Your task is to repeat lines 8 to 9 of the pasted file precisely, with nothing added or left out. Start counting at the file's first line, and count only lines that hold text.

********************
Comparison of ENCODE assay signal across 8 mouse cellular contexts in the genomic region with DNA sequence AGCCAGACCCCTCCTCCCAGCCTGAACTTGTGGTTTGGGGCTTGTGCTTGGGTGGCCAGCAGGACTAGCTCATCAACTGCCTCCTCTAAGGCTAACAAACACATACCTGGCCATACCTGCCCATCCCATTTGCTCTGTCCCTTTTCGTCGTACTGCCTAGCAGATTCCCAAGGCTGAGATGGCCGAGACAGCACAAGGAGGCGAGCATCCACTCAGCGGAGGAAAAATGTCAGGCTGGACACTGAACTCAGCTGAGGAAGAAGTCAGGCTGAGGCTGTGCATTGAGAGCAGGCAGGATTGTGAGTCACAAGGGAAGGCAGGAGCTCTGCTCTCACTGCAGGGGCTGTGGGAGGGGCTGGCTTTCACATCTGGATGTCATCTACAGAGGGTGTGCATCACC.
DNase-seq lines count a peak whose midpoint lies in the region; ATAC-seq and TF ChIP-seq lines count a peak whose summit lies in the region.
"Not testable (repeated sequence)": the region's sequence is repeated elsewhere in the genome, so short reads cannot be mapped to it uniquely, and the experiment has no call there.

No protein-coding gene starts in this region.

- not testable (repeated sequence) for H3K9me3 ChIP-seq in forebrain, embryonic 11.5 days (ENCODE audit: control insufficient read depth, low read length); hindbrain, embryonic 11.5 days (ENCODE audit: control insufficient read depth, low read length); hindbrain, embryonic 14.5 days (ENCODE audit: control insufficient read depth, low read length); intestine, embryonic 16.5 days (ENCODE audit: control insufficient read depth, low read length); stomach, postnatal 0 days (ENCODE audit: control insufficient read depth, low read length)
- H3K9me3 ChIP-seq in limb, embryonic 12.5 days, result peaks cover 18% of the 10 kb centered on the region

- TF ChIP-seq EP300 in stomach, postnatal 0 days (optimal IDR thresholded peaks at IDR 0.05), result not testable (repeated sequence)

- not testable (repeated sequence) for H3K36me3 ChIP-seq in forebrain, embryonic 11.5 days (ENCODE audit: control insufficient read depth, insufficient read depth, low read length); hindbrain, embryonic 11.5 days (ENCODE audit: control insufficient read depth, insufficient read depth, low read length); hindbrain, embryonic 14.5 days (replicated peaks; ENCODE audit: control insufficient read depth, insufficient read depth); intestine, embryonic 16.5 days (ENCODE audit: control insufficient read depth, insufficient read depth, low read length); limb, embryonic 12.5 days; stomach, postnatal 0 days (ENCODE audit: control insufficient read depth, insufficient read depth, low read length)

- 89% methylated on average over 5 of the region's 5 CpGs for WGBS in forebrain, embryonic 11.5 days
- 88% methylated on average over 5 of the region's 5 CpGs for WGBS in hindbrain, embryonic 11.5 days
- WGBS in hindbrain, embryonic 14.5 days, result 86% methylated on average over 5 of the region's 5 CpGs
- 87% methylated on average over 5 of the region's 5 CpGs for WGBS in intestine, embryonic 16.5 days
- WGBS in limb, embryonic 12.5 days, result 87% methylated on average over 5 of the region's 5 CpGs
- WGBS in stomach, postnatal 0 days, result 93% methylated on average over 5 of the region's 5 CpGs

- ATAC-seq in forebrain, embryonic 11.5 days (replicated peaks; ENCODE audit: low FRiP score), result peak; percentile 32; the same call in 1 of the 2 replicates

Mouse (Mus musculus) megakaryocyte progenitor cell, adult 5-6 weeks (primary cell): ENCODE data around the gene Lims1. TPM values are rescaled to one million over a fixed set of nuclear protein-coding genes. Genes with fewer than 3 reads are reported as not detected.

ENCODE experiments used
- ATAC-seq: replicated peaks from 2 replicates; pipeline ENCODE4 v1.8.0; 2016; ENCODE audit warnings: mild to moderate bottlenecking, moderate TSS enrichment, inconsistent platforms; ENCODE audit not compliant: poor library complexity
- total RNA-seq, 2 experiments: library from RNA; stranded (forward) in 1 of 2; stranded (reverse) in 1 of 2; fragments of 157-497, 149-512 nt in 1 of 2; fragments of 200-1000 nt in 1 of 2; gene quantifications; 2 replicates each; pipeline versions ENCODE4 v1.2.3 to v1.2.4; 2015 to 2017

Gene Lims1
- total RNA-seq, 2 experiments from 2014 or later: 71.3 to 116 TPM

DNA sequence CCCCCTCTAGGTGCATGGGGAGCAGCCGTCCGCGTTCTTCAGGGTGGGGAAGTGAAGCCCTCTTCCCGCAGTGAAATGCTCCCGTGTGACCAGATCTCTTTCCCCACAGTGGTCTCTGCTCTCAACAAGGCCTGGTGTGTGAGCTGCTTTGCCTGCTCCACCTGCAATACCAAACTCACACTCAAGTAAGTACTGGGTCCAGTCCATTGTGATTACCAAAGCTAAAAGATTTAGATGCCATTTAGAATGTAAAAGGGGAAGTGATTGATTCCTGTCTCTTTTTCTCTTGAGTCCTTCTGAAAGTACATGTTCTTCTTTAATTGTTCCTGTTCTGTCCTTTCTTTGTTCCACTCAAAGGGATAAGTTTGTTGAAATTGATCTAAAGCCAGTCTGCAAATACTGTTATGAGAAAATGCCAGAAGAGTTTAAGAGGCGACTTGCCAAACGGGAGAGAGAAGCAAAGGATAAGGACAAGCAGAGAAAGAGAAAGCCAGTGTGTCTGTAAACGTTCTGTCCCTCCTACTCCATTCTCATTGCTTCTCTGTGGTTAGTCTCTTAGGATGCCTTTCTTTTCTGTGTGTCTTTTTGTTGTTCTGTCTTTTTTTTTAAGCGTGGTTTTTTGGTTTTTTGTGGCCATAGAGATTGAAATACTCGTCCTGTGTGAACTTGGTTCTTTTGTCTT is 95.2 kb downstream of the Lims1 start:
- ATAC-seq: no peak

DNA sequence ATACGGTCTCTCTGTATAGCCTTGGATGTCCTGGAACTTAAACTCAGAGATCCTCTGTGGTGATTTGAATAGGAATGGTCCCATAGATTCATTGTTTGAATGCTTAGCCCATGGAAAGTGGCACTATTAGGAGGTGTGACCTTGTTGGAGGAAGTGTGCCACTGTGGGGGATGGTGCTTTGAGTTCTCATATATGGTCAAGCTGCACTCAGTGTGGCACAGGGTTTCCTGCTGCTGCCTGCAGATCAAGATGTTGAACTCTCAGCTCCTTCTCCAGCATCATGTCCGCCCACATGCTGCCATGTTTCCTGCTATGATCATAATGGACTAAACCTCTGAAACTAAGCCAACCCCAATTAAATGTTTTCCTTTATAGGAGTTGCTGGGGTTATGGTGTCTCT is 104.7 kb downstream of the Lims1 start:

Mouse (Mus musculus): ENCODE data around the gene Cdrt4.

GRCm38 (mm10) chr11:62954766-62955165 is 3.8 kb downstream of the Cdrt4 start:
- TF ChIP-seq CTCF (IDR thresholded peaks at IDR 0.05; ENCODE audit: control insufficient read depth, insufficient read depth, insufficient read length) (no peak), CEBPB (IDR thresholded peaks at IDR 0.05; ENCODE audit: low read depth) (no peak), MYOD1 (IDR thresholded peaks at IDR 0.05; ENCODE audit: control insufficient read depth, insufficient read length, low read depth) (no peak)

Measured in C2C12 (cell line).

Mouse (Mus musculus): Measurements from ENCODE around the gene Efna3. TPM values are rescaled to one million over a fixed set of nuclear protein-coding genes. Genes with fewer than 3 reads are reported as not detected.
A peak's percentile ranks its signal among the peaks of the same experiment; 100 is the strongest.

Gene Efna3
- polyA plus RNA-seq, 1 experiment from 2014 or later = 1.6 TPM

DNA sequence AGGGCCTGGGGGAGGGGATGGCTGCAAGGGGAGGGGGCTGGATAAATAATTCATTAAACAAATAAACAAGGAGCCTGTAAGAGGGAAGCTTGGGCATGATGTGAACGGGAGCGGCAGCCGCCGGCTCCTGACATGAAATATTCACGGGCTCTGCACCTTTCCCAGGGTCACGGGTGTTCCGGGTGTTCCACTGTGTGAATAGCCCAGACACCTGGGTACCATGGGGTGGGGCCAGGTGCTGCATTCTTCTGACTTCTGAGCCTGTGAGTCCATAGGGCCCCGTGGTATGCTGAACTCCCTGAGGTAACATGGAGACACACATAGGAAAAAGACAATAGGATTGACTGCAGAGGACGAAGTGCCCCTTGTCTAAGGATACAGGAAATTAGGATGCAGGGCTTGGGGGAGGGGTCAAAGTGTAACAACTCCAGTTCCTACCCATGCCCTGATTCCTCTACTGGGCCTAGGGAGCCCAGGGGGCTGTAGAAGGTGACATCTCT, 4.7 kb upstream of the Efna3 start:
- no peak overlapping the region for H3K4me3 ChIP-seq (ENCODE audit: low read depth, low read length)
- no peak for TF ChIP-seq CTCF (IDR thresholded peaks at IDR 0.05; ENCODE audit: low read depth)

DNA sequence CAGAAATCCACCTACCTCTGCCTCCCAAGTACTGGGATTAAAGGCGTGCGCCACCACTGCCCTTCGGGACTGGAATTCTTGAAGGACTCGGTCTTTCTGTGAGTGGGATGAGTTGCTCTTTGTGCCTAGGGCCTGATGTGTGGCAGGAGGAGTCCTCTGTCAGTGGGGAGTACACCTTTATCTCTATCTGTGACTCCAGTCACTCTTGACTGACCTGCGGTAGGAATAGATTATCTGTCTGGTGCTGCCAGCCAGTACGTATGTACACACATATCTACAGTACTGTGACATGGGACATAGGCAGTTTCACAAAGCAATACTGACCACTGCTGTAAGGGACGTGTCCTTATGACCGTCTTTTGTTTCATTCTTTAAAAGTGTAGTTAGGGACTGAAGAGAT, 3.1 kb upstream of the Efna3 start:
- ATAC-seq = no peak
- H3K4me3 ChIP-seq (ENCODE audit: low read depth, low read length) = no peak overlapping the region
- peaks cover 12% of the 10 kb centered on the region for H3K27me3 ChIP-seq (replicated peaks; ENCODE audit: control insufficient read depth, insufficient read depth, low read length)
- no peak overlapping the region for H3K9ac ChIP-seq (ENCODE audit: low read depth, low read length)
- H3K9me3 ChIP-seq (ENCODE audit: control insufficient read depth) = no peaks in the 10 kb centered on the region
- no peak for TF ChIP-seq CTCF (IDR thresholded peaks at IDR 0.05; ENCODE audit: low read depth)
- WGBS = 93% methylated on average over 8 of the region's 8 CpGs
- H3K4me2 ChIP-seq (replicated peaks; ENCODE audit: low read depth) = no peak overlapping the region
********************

- not testable (repeated sequence) for H3K36me3 ChIP-seq in forebrain, embryonic 11.5 days (ENCODE audit: control insufficient read depth, insufficient read depth, low read length); hindbrain, embryonic 11.5 days (ENCODE audit: control insufficient read depth, insufficient read depth, low read length); hindbrain, embryonic 14.5 days (replicated peaks; ENCODE audit: control insufficient read depth, insufficient read depth); intestine, embryonic 16.5 days (ENCODE audit: control insufficient read depth, insufficient read depth, low read length); limb, embryonic 12.5 days; stomach, postnatal 0 days (ENCODE audit: control insufficient read depth, insufficient read depth, low read length)

- 89% methylated on average over 5 of the region's 5 CpGs for WGBS in forebrain, embryonic 11.5 days